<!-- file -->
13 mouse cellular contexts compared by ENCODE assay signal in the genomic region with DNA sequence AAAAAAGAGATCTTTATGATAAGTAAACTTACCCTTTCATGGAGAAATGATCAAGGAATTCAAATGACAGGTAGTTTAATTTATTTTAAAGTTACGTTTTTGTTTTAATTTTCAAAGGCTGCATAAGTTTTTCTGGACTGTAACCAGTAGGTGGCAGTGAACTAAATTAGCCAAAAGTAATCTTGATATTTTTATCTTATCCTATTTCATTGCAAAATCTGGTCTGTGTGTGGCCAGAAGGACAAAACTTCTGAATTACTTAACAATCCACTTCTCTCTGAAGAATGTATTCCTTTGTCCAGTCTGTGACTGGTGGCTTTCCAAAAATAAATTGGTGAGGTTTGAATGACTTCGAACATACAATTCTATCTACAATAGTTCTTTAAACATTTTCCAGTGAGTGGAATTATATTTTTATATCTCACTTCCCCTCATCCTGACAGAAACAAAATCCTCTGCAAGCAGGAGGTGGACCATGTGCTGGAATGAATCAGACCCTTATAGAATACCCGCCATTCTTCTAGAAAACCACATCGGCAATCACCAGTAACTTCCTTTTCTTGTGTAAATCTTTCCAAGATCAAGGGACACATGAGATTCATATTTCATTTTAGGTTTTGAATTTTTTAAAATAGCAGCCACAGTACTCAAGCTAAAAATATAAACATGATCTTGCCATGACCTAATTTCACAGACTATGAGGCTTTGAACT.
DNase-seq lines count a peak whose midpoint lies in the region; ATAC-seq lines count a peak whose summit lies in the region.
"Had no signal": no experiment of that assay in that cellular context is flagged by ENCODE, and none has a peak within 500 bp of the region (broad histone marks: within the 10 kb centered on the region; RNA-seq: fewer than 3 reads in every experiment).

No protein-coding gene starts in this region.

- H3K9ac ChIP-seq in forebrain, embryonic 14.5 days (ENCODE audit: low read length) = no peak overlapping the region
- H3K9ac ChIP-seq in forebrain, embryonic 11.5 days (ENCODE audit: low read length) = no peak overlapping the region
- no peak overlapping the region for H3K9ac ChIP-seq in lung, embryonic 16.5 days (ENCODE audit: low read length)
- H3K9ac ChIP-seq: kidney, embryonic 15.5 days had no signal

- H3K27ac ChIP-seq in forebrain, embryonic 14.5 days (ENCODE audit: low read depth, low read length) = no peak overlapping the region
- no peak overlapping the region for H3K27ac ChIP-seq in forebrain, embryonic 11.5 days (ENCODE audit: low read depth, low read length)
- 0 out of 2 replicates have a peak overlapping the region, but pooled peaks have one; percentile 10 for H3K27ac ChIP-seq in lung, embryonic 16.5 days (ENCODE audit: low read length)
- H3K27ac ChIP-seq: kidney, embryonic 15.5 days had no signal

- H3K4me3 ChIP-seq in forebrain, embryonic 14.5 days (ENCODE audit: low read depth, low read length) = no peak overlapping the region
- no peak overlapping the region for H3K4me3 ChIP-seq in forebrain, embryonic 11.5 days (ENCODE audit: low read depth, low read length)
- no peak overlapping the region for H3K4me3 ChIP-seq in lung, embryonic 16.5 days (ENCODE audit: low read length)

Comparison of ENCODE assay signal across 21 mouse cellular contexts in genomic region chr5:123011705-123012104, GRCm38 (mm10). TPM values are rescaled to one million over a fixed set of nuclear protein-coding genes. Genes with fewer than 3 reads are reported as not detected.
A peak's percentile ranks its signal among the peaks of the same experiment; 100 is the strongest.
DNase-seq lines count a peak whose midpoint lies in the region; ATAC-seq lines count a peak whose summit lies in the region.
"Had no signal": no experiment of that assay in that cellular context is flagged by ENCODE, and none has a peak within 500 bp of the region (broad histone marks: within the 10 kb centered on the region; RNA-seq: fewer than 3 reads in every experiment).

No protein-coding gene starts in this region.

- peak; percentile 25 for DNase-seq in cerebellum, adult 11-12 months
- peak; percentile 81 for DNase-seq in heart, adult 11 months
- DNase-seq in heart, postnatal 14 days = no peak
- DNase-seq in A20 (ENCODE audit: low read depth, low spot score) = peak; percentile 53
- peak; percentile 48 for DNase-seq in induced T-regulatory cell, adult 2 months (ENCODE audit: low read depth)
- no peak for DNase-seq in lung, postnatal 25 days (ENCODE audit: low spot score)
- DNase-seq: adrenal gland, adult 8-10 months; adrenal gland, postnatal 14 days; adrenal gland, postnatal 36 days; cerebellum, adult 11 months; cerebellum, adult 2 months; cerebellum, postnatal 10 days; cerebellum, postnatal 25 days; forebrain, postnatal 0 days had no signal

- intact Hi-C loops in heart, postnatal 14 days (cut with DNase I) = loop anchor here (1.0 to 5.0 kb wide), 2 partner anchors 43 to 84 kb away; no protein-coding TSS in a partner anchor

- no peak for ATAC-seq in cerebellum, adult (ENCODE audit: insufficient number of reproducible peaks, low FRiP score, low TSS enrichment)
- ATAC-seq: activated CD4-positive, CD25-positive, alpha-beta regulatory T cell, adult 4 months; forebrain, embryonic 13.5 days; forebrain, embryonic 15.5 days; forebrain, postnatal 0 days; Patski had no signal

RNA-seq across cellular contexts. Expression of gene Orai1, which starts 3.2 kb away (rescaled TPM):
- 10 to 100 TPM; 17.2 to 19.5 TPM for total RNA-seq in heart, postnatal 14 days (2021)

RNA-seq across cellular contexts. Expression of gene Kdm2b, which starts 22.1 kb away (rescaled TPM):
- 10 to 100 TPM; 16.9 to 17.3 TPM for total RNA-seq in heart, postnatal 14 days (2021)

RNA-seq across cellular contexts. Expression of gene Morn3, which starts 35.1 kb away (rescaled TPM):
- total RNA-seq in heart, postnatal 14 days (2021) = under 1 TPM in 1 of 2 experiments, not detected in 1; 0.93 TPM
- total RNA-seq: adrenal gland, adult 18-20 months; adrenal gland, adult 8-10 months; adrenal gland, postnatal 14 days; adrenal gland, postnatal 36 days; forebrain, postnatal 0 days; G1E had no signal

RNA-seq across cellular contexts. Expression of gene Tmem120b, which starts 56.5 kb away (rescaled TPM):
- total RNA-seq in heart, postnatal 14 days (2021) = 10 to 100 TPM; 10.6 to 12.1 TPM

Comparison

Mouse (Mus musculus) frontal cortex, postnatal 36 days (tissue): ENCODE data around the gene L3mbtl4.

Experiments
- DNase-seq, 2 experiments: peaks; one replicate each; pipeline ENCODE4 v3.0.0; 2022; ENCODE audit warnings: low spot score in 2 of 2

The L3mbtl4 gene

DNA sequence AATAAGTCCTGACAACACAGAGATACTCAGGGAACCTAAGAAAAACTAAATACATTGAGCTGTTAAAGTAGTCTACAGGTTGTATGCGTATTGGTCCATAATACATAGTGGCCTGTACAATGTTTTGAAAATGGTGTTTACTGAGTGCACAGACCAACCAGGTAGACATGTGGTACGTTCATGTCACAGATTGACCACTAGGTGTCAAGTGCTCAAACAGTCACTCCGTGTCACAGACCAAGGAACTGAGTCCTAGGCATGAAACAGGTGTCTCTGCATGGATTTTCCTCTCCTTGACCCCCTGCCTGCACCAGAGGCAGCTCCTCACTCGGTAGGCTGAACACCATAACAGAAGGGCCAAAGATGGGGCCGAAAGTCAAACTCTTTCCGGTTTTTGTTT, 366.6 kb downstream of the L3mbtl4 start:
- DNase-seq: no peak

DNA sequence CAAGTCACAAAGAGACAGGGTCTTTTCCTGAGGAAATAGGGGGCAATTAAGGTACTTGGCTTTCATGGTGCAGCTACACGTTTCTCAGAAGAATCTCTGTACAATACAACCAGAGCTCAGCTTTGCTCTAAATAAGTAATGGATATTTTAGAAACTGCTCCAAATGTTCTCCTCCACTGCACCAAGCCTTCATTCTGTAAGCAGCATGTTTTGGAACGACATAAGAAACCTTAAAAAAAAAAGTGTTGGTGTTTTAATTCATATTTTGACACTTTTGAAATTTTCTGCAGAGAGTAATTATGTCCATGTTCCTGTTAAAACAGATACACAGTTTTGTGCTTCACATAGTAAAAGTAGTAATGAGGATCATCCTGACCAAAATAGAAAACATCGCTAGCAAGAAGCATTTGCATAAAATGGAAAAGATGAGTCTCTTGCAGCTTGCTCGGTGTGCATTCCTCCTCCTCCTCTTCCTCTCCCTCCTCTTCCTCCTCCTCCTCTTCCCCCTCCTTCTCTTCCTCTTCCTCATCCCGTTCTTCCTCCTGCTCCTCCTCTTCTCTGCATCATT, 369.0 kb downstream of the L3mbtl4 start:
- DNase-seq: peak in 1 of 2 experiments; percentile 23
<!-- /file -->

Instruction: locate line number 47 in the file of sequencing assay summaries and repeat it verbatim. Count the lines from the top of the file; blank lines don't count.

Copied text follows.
DNA sequence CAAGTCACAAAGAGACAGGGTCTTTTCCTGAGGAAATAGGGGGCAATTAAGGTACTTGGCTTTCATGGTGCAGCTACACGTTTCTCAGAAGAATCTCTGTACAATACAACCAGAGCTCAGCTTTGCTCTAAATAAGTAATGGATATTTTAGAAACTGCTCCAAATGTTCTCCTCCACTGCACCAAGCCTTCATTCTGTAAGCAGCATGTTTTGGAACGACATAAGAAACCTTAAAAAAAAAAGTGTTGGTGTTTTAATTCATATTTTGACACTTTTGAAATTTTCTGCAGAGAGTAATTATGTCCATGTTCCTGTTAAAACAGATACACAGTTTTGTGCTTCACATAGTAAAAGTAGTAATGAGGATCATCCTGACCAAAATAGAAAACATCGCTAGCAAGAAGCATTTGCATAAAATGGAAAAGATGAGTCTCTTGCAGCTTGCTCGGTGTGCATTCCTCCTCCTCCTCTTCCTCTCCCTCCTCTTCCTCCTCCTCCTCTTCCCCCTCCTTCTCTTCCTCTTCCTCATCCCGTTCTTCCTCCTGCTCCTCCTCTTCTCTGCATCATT, 369.0 kb downstream of the L3mbtl4 start: